WASHINGTON Hundreds of state and national medical groups on Tuesday sent President Donald Trumpscientific evidence debunking the theory that childhood vaccines cause autism.
Claims that vaccines are unsafe when administered according to expert recommendations have been disproven by a robust body of medical literature, including a thorough review by the National Academy of Medicine, reads theletter, which was signed by groups including the American Medical Association, the American Academy of Family Physicians and the American Academy of Pediatrics.
The medical groups attached summaries of more than three dozen studies that found no link between vaccines and neurological problems, and noted that immunization has eradicated several diseases in the U.S.
Trump has repeatedly espoused the discredited theory that children can get autism from vaccines. He hosted Robert F. Kennedy Jr., a proponent of the autism theory, in January at Trump Tower in New York City. Kennedy said afterward that Trump had asked him to head a commission investigating vaccine safety.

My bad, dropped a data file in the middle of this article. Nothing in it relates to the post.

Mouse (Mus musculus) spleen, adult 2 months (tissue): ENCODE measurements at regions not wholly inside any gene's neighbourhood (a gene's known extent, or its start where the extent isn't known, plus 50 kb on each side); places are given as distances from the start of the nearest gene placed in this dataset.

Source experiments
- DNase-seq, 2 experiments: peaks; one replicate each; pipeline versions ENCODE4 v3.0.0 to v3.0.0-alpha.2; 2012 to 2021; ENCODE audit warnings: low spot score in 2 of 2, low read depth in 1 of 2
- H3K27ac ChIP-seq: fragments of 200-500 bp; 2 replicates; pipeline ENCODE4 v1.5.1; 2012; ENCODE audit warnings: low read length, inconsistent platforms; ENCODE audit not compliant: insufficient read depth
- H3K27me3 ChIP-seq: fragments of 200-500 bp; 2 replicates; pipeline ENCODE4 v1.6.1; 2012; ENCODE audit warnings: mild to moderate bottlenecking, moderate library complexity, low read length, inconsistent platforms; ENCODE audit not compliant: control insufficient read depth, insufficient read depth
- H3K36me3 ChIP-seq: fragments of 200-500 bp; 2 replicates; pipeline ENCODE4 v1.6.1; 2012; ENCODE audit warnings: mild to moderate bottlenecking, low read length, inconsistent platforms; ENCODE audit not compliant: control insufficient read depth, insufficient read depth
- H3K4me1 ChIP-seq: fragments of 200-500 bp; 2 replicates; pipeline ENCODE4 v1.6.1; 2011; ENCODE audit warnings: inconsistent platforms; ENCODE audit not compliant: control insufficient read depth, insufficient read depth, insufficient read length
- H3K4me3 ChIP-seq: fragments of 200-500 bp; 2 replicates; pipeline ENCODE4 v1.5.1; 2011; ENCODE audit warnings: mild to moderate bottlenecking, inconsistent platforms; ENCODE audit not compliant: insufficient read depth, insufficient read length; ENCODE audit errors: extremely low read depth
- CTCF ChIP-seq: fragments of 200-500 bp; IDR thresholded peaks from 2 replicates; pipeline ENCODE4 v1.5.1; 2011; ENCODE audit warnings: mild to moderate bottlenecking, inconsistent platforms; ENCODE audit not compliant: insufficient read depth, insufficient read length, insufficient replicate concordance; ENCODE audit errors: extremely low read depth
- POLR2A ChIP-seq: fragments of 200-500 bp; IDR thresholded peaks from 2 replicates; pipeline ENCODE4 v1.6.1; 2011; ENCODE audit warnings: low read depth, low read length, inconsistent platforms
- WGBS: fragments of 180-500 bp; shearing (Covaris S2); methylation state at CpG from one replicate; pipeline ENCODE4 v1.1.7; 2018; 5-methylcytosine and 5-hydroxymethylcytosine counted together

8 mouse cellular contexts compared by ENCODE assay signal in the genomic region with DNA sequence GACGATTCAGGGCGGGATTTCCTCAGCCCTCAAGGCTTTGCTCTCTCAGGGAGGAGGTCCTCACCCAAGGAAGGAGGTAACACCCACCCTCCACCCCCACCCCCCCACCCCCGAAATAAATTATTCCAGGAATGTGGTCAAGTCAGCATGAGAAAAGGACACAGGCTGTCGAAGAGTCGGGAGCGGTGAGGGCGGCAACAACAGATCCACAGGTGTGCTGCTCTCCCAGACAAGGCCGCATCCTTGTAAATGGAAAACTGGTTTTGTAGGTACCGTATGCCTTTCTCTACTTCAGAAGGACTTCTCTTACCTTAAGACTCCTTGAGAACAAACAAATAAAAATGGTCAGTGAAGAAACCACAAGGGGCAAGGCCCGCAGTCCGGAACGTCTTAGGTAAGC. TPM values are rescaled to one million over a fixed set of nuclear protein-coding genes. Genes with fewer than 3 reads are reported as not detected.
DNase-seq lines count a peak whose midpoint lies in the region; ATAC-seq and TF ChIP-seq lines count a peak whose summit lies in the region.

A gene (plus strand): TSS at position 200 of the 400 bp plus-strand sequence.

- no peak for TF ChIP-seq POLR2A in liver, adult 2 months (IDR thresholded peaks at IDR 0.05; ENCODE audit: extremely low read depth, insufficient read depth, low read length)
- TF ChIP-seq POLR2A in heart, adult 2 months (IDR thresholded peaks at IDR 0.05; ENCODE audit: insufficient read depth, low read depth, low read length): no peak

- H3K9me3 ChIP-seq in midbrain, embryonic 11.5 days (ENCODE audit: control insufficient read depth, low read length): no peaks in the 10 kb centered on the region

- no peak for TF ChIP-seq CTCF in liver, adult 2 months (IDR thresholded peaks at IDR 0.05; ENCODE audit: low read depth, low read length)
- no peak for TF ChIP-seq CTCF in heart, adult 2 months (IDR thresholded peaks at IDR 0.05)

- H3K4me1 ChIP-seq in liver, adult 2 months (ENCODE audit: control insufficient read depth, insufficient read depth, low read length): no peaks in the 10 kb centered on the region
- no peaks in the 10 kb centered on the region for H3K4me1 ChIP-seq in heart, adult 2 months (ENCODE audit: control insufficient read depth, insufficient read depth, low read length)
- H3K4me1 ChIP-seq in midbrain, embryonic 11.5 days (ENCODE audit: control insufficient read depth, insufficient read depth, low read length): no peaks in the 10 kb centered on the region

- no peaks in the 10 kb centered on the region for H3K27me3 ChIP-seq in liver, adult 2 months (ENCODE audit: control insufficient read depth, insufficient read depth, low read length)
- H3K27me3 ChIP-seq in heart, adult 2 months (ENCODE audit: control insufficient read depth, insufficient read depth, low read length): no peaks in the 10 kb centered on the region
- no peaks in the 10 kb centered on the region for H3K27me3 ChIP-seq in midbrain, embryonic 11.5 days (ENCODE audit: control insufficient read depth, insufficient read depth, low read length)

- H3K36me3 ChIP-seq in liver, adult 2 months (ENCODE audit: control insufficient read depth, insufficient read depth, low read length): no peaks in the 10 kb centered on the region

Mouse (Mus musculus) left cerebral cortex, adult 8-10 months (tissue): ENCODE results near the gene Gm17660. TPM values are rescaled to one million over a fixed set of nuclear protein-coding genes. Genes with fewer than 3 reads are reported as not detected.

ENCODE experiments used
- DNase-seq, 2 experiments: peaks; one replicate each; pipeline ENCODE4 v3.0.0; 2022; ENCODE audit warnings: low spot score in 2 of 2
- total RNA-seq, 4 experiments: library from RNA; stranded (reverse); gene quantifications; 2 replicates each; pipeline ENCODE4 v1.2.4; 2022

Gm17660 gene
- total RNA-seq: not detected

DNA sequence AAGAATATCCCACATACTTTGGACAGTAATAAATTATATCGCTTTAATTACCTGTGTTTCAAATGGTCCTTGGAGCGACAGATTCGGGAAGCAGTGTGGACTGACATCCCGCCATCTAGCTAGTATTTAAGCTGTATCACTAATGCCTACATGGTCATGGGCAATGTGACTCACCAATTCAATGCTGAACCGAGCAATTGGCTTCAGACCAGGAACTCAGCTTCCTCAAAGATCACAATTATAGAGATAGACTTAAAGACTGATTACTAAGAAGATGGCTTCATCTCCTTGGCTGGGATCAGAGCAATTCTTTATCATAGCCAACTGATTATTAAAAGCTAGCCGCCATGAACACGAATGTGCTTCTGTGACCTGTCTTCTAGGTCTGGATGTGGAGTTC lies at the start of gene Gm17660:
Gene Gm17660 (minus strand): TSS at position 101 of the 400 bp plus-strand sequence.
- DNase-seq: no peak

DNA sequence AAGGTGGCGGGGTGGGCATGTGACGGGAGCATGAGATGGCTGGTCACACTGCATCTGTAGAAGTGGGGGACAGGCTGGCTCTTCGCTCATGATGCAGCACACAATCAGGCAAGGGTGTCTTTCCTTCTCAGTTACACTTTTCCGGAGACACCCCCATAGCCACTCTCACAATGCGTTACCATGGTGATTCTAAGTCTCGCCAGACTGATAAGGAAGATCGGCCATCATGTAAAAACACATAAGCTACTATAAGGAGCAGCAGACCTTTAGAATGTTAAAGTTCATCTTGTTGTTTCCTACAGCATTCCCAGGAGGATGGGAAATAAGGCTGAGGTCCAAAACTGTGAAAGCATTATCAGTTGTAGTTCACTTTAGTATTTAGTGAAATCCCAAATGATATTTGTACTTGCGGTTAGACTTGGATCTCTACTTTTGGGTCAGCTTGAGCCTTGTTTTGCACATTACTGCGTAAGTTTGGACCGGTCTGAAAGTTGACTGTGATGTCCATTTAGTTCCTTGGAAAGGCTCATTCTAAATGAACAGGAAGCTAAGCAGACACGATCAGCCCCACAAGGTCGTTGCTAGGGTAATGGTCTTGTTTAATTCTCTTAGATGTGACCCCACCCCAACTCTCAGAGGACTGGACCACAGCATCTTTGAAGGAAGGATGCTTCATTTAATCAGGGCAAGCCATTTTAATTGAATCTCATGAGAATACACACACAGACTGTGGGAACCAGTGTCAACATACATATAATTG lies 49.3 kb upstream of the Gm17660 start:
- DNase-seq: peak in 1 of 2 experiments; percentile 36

A Trump spokeswoman previously said no decision had been made about whether to create a commission. The White House press office did not immediately respond to a request for comment on Tuesday.
Public health groups have been wary of wading into the political fray on vaccines, reluctant to give the impression that theres any legitimate debate among scientists over whether people should have their children immunized. The letter had been in the works since Trumps vaccine doubts resurfaced last month, according to the American Academy of Pediatrics.
Several government bodies already vouch for the safety of vaccines, and nongovernment researchers have repeatedly probed the link between vaccines and autism since a 1998 paper first caused alarm. That paper has since been retracted.